Throughout history, migration has been at the heart of the transformation of societies and communities. At the same time, changing dynamics across social, economic, political, cultural, and environmental realms have influenced processes of migration and (im)mobility around the world in different ways, including by facilitating, forcing, preventing, normalizing, criminalizing, and securitizing the movement of diverse people and objects. As academic, political, policy, and popular interest in migration has increased in the twentieth and twenty-first centuries, so too has the need to remain attentive to the long histories, wide-ranging geographies, and multiple directionalities of different forms of migration. Indeed, the growing interest in migration makes it important to continue to interrogate how, why, and with what effect different people and institutions study, teach, and respond to migration. This includes posing questions such as: how do we, and could we, conceptualize and resist particular ways of framing migration and mobility; whose vantage points are centralized and whose are erased from view and ignored in migration studies and policies; who counts as a migrant in the first place; and to what extent and how can a focus on migration stimulate more nuanced and engaged ways of being in and responding to the world around us?
Elena Fiddian-Qasmiyeh and Mette Louise Berg
Encountering Hospitality and Hostility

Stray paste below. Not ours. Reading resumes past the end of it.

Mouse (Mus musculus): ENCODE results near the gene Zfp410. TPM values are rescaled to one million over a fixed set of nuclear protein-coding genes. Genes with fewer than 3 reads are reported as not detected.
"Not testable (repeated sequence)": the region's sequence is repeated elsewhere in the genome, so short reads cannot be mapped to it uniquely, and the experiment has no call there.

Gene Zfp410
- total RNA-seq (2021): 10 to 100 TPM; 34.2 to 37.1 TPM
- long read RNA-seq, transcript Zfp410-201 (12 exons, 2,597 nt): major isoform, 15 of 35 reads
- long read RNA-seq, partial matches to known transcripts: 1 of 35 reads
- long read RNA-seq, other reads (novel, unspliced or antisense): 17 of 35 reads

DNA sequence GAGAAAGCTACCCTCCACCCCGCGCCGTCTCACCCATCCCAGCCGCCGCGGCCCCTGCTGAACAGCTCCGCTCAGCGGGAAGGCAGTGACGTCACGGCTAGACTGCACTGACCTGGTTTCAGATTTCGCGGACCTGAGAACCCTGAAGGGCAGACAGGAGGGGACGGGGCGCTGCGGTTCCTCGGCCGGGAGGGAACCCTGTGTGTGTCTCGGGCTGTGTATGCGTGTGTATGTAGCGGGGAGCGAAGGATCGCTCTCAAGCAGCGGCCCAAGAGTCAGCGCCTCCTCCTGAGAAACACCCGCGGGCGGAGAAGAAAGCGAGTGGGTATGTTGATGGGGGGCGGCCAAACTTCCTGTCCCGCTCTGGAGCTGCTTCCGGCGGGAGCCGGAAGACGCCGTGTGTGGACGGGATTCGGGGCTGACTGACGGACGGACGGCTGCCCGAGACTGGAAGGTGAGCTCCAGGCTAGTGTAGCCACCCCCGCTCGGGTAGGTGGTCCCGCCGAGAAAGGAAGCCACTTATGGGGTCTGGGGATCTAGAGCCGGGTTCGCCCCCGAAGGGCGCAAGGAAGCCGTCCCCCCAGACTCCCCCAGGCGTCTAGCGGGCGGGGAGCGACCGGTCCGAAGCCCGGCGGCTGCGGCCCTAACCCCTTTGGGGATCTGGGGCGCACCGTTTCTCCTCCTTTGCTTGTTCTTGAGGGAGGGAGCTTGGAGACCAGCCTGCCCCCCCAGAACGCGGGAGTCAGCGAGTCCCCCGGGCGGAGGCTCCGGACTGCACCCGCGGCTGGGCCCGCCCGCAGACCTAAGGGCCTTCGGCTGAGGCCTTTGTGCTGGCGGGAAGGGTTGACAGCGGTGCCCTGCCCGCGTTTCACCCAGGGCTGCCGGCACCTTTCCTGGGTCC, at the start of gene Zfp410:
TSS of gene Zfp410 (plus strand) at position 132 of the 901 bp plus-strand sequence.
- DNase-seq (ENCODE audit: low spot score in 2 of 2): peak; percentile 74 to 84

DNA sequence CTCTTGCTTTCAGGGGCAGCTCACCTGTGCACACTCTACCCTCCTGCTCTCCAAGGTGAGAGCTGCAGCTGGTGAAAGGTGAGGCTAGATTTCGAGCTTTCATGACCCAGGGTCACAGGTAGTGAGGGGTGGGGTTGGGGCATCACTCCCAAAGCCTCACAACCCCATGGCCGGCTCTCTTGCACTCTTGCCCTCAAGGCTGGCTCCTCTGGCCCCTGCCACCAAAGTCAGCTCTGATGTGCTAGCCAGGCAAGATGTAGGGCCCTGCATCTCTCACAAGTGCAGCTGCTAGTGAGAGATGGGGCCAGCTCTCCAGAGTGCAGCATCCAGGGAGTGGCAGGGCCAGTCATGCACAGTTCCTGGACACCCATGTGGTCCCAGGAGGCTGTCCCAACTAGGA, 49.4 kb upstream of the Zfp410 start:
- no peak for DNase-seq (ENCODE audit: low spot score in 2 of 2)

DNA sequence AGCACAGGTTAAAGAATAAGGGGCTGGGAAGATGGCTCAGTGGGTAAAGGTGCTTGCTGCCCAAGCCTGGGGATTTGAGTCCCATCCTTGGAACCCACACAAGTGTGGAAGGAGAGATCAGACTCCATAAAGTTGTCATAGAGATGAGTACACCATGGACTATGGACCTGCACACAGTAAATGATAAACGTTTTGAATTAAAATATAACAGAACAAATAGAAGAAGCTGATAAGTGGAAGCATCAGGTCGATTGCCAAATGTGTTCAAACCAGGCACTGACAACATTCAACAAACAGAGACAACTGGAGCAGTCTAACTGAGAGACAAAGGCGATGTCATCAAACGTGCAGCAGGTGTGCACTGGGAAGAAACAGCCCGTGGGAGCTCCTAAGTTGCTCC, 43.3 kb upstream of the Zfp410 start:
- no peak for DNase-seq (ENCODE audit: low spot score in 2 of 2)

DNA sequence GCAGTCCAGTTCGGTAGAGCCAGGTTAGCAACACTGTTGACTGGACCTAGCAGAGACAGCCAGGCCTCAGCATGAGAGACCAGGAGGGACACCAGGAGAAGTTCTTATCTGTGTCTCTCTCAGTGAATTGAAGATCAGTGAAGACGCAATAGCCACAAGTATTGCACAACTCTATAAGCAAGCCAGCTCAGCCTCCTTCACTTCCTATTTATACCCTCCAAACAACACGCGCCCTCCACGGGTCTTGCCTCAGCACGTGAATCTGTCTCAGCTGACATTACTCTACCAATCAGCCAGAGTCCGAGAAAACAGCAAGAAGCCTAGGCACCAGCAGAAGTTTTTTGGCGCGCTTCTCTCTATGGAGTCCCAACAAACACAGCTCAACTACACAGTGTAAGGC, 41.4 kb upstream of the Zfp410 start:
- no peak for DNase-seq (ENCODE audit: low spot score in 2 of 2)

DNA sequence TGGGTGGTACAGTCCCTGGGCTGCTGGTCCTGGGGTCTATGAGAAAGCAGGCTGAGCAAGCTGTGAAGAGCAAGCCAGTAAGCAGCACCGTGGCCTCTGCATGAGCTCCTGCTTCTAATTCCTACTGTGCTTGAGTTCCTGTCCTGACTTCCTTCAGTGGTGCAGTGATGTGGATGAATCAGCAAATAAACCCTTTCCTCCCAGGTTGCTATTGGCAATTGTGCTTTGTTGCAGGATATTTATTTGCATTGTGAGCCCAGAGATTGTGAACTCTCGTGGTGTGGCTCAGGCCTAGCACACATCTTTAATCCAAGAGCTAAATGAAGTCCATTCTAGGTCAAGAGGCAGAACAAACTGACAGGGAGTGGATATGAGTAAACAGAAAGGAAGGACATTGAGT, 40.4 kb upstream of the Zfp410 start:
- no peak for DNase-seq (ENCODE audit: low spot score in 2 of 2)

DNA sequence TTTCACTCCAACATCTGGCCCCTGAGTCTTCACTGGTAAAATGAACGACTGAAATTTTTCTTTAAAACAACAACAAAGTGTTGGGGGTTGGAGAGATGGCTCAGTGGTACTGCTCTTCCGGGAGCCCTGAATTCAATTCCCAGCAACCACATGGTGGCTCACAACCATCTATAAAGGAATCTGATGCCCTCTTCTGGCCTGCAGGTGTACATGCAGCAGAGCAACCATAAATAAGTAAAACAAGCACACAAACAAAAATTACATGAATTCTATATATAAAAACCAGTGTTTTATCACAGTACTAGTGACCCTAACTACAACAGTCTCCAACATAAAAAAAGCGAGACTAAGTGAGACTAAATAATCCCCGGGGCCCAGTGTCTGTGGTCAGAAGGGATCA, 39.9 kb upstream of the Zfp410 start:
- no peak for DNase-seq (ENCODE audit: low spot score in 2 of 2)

Mette Louise Berg and Elena Fiddian-Qasmiyeh
This introductory article to the inaugural issue of Migration and Society reflects on the complex and often contradictory nature of migration encounters by focusing on diverse dynamics of hospitality and hostility towards migrants around the world and in different historical contexts. Discourses, practices, and policies of hospitality and hostility towards migrants and refugees raise urgent moral, ethical, political, and social questions. Hospitality and hostility are interlinked, yet seemingly contradictory concepts and processes, as also acknowledged by earlier writers, including Derrida, who coined the term hostipitality. Drawing on Fiddian-Qasmiyeh’s work and on feminist scholars of care, we argue for the need to trace alternative modes of thought and action that transcend and resist the fatalistic invocations of hostipitality. This requires an unpacking of the categories of host and guest, taking us from universalizing claims and the taxonomy of host-guest relations to the messiness of everyday life and its potential for care, generosity, and recognition in encounters.